This BBC/Hulu adaptation of the hit novel about the on-again, off-again relationship between two Irish teenagers captures the beauty and brutality of first love perfectly
Paul Mescal and Daisy Edgar Jones in Normal People on BBC Three and iPlayer.
Photograph: Enda Bowe/BBC/Element Pictures/Hulu
Inevitably, people will come to the television adaptation of Sally Rooney’s novel Normal People in one of two ways: as avid fans of the book, which to a certain demographic and sensibility has become tantamount almost to a sacred text, or as detractors to whom the Irish wunderkind’s work reads as barely more than top flight YA and who have been mystified by the plaudits, awards and – in Normal People’s case – Man Booker longlisting it has garnered.
In the end it won’t matter. The rendering of the on-again-off-again relationship between sixth-form and then university students Marianne and Connell for the small screen, by Rooney herself with Alice Birch, is near-perfect from whichever direction you come at it.
The show retains the pared-down approach of the book. The pair’s bond remains the sole concern, but various factors – some deliberate, some inherent to the medium – mitigate any possible tedium. Of the deliberate decisions, the greatest may be the one to divide the series into 12 half-hour episodes rather than the traditional six. It leaves you either wanting more, or relieved that you are not being asked to relive the exquisite agony of first love for any longer. Of the inherent differences, it is the breaking of the endless parsing of every action that dominates the book. But Rooney and Birch have resisted the temptation to recreate it. To have it shown instead of told refreshes the story for those who already know it, and will surely help engage those who are alienated by such interior detailing.
Especially when the showing is done by such perfect lead actors as Daisy Edgar-Jones and Paul Mescal (in his first television role). Edgar-Jones captures all of Marianne’s intensity and acumen, her brittleness and damage. Even before her backstory is given – which comes much earlier here than in the book – you can see how and why she feels herself unlovable and where that fatal flaw might lead. Mescal, meanwhile, conveys all of Connell’s intelligence, the shifting limits of his emotional maturity, the self-doubt and, vitally, the warmth that make him so attractive to Marianne, and the charm that makes his life so easy until they get to Trinity College. You can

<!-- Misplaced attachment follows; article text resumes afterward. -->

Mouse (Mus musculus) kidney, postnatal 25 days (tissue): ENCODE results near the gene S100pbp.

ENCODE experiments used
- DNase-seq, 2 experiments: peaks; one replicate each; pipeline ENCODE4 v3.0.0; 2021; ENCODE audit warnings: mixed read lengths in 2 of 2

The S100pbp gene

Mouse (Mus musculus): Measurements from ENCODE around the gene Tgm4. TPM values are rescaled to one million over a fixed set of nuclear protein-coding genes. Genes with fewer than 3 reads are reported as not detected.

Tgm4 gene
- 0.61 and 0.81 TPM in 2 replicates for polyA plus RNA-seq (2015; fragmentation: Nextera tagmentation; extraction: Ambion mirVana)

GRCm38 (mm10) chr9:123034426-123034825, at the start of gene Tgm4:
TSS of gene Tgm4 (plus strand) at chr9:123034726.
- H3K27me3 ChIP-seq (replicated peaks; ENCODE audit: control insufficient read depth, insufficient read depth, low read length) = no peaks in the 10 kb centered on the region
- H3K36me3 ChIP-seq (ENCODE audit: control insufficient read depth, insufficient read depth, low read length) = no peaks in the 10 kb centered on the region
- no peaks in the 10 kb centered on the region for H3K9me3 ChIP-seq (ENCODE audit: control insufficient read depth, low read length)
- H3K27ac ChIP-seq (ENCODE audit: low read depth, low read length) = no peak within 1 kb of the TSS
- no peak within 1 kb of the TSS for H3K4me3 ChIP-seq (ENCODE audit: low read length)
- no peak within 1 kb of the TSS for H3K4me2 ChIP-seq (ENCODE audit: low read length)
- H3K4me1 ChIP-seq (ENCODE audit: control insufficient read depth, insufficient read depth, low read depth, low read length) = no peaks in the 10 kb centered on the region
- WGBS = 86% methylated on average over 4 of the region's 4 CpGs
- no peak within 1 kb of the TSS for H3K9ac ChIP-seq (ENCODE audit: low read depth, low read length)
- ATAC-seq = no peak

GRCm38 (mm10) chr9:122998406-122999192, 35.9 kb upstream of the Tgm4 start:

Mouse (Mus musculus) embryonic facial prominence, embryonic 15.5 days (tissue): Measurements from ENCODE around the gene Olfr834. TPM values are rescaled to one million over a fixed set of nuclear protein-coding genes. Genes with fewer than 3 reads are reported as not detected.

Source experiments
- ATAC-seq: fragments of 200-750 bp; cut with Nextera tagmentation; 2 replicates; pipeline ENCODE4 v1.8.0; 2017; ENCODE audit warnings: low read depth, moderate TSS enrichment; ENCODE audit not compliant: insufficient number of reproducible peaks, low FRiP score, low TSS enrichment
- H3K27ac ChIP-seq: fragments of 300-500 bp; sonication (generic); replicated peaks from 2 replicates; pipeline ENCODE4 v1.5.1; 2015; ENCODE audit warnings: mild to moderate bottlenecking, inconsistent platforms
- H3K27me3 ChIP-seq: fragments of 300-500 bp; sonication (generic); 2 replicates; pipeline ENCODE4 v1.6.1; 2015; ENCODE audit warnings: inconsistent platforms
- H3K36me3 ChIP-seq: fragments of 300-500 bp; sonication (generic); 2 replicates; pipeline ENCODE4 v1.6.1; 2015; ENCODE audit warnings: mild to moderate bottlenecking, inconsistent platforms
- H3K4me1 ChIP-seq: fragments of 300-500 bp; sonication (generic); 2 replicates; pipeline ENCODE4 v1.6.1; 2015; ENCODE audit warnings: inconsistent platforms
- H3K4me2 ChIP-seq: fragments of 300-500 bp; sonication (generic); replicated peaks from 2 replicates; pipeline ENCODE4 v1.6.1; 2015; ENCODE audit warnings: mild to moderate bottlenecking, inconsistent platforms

Directed by Lenny Abrahamson and Hettie Macdonald, Normal People depicts all the embarrassments and excitements, horrors and humiliations, glories and grotesqueries of Marianne and Connell’s four years together (and not together, but always together) so intimately that it is impossible not to become immersed and impossibly moved. By the protagonists, and by the cataract of memories that will fall unbidden past your mind’s eye, if you’re old enough to have stored them safely away, you thought.
From the ceaseless low-level bullying in the name of banter that Marianne faces at school and the ecstasy of the first kiss to the brutality of the first betrayal – all your formative experiences are here. The navigations and contradictions of sex. The compatibility and incompatibility of personalities. The opening up of new areas of conscience. The acquisition of emotional weaponry and armour. Do you remember? You will soon. I almost want to issue trigger warnings per episode but we didn’t get them first time round in real life and survived, so I’m hoping we can all just about manage in the face of even these pitch-perfect reproductions.
The support around Mescal and Edgar-Jones is phenomenal, too. Marianne’s mother is, courtesy of a handful of lines from Aislín McGuckin, a mass of inner scar tissue pulling her forever out of spiritual shape, her brother Alan (Frank Blake) a frighteningly ordinary malignity in their lives. Connell’s mother Lorraine (Sarah Greene) conveys all the hope and disappointment of motherhood in almost as few scenes as she has in the book – and as with the book, leaves you longing for a sequel that tells her story in full.
It’s a triumph in every way, from acting and direction to script, and if we see a better drama – certainly about adolescence, one which takes it seriously without treating it indulgently – this year, I’d be very surprised. It’s a beautiful, hugely beautiful thing.
• This article was amended on 26 April 2020 to credit Hettie Macdonald as a director of the series. Lenny Abrahamson directed the first six episodes, and Macdonald directed the final six.